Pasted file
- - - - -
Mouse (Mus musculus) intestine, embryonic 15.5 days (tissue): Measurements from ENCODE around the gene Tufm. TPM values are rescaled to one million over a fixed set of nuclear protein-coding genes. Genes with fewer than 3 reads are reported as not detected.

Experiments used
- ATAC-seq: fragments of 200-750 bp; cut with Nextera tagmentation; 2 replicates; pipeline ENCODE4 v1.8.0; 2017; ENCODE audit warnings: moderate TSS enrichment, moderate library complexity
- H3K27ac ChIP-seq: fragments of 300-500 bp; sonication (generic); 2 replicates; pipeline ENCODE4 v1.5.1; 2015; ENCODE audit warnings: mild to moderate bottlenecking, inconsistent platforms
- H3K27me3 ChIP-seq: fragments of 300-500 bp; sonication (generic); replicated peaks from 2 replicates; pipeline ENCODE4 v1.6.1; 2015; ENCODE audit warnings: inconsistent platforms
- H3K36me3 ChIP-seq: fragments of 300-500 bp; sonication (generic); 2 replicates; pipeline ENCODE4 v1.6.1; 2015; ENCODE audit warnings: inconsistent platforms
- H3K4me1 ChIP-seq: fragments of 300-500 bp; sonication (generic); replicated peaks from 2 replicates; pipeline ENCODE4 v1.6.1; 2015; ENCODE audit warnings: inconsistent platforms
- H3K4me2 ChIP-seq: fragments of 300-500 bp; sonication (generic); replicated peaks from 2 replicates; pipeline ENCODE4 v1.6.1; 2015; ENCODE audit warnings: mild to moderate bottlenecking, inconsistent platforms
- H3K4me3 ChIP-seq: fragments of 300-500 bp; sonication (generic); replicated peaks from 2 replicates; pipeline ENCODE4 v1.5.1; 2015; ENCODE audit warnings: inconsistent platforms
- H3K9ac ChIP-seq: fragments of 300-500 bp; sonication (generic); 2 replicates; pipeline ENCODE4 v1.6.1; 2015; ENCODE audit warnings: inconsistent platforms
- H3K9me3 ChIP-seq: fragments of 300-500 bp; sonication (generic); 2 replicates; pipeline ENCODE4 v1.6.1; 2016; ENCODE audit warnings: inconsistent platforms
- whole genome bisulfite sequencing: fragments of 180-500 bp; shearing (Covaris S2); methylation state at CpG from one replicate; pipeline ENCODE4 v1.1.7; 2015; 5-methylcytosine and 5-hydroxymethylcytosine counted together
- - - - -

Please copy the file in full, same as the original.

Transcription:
Mouse (Mus musculus) intestine, embryonic 15.5 days (tissue): Measurements from ENCODE around the gene Tufm. TPM values are rescaled to one million over a fixed set of nuclear protein-coding genes. Genes with fewer than 3 reads are reported as not detected.

Experiments used
- ATAC-seq: fragments of 200-750 bp; cut with Nextera tagmentation; 2 replicates; pipeline ENCODE4 v1.8.0; 2017; ENCODE audit warnings: moderate TSS enrichment, moderate library complexity
- H3K27ac ChIP-seq: fragments of 300-500 bp; sonication (generic); 2 replicates; pipeline ENCODE4 v1.5.1; 2015; ENCODE audit warnings: mild to moderate bottlenecking, inconsistent platforms
- H3K27me3 ChIP-seq: fragments of 300-500 bp; sonication (generic); replicated peaks from 2 replicates; pipeline ENCODE4 v1.6.1; 2015; ENCODE audit warnings: inconsistent platforms
- H3K36me3 ChIP-seq: fragments of 300-500 bp; sonication (generic); 2 replicates; pipeline ENCODE4 v1.6.1; 2015; ENCODE audit warnings: inconsistent platforms
- H3K4me1 ChIP-seq: fragments of 300-500 bp; sonication (generic); replicated peaks from 2 replicates; pipeline ENCODE4 v1.6.1; 2015; ENCODE audit warnings: inconsistent platforms
- H3K4me2 ChIP-seq: fragments of 300-500 bp; sonication (generic); replicated peaks from 2 replicates; pipeline ENCODE4 v1.6.1; 2015; ENCODE audit warnings: mild to moderate bottlenecking, inconsistent platforms
- H3K4me3 ChIP-seq: fragments of 300-500 bp; sonication (generic); replicated peaks from 2 replicates; pipeline ENCODE4 v1.5.1; 2015; ENCODE audit warnings: inconsistent platforms
- H3K9ac ChIP-seq: fragments of 300-500 bp; sonication (generic); 2 replicates; pipeline ENCODE4 v1.6.1; 2015; ENCODE audit warnings: inconsistent platforms
- H3K9me3 ChIP-seq: fragments of 300-500 bp; sonication (generic); 2 replicates; pipeline ENCODE4 v1.6.1; 2016; ENCODE audit warnings: inconsistent platforms
- whole genome bisulfite sequencing: fragments of 180-500 bp; shearing (Covaris S2); methylation state at CpG from one replicate; pipeline ENCODE4 v1.1.7; 2015; 5-methylcytosine and 5-hydroxymethylcytosine counted together